Ecosystem services provided by birds

Christopher J. Whelan, Daniel G. Wenny, R. J. Marquis

Research output: Contribution to journalArticlepeer-review


Ecosystem services are natural processes that benefit humans. Birds contribute the four types of services recognized by the UN Millennium Ecosystem Assessment - provisioning, regulating, cultural, and supporting services. In this review, we concentrate primarily on supporting services, and to a lesser extent, provisioning and regulating services. As members of ecosystems, birds play many roles, including as predators, pollinators, scavengers, seed dispersers, seed predators, and ecosystem engineers. These ecosystem services fall into two subcategories: those that arise via behavior (like consumption of agricultural pests) and those that arise via bird products (like nests and guano). Characteristics of most birds make them quite special from the perspective of ecosystem services. Because most birds fly, they can respond to irruptive or pulsed resources in ways generally not possible for other vertebrates. Migratory species link ecosystem processes and fluxes that are separated by great distances and times. Although the economic value to humans contributed by most, if not all, of the supporting services has yet to be quantified, we believe they are important to humans. Our goals for this review are 1) to lay the groundwork on these services to facilitate future efforts to estimate their economic value, 2) to highlight gaps in our knowledge, and 3) to point to future directions for additional research.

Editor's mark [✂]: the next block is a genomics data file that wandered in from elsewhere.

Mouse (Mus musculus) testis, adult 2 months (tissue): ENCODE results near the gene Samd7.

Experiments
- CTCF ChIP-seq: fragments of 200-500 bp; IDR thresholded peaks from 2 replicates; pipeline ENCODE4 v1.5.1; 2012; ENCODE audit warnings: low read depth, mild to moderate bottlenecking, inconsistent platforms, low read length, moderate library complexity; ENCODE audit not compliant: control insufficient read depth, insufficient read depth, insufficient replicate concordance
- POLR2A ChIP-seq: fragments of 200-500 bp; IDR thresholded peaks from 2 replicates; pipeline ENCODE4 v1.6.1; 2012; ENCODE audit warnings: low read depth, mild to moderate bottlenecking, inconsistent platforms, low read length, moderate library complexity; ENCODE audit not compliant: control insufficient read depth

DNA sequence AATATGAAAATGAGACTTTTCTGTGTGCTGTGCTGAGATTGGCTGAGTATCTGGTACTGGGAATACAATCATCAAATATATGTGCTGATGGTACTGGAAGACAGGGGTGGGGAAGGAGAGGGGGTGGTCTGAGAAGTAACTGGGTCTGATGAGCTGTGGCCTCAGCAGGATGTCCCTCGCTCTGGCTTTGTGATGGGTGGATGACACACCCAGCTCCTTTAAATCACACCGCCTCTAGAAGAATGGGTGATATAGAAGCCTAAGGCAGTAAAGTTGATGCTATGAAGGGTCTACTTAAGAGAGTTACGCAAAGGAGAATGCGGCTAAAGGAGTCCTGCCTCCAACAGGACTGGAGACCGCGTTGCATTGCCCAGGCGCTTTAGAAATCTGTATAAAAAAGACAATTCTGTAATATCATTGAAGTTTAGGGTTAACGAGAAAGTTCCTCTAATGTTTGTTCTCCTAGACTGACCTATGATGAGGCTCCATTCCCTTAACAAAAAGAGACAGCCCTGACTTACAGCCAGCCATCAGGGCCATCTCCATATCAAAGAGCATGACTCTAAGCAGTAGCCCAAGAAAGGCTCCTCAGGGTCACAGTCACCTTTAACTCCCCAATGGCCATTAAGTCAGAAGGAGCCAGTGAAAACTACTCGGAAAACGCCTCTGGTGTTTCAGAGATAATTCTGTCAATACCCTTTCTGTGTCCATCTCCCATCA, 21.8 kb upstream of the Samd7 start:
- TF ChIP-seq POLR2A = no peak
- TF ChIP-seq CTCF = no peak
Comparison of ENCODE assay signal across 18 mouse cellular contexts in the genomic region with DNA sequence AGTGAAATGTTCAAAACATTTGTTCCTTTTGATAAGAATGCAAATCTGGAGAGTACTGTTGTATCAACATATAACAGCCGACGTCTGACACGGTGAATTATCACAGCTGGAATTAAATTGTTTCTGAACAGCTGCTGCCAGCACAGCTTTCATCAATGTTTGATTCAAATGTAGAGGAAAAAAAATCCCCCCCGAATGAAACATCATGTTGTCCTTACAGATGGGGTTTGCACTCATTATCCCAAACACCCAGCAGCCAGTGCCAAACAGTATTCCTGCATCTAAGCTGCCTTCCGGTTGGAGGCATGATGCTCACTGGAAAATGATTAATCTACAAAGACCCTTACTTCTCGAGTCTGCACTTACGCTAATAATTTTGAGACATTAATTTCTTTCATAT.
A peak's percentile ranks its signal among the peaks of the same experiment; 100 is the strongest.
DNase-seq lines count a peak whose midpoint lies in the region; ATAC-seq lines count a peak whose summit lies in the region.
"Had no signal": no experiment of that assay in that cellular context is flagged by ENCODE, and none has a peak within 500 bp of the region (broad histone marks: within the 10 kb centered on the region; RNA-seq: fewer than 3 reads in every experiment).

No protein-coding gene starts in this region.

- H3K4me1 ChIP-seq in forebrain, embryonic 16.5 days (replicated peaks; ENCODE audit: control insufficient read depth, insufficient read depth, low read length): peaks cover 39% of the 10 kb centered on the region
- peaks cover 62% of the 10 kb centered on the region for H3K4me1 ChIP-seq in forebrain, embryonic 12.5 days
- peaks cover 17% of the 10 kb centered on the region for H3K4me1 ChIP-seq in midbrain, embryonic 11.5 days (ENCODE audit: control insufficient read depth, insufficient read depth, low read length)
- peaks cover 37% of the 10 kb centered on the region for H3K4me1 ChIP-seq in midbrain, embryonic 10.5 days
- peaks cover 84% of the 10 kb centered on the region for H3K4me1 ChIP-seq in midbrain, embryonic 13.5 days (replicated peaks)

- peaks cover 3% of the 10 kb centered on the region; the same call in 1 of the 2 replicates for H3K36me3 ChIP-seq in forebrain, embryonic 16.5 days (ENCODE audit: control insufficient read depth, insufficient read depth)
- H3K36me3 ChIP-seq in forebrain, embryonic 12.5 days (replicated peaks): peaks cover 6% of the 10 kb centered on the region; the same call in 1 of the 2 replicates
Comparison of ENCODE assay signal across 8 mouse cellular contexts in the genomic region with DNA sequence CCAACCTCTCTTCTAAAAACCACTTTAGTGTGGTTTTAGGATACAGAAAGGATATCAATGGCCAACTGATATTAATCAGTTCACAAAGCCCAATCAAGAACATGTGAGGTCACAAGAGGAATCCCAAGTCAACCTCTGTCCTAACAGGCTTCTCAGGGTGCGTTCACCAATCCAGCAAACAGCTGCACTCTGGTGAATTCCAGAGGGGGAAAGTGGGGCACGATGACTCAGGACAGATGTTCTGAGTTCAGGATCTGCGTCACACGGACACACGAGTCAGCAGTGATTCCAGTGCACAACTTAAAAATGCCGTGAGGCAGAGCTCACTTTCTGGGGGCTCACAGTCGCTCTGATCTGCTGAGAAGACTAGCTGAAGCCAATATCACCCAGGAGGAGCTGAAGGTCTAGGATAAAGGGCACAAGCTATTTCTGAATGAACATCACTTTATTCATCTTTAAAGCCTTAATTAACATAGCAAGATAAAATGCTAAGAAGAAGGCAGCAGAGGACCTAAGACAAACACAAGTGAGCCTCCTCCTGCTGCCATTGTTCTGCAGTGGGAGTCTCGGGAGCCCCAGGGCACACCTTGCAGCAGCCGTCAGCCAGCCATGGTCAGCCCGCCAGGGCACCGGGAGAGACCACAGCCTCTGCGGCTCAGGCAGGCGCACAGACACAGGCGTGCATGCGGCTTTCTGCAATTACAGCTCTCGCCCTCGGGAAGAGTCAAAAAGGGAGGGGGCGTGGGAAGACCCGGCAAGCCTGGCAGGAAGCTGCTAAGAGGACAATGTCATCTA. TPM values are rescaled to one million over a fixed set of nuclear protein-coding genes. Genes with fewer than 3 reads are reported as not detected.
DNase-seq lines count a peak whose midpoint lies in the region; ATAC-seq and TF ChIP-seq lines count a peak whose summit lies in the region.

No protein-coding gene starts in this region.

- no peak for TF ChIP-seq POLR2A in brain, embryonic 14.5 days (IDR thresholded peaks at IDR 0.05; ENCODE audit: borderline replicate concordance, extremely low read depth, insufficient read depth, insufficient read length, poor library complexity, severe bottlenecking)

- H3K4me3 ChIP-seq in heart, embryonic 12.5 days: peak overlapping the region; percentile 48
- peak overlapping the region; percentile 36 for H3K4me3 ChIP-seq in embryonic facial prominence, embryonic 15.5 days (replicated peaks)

Original languageEnglish (US)
Pages (from-to)25-60
Number of pages36
JournalAnnals of the New York Academy of Sciences
Issue numberJune 2008
StatePublished - Jun 2008


  • INHS
  • Nests
  • Reciprocal nutrient fluxes
  • Scavenging
  • Pest control
  • Birds
  • Excavation
  • Ecosystem services
  • Guano
  • Seed dispersal
  • Ecosystem engineering
  • Pollination

ASJC Scopus subject areas

  • Biochemistry, Genetics and Molecular Biology(all)
  • Neuroscience(all)
  • History and Philosophy of Science


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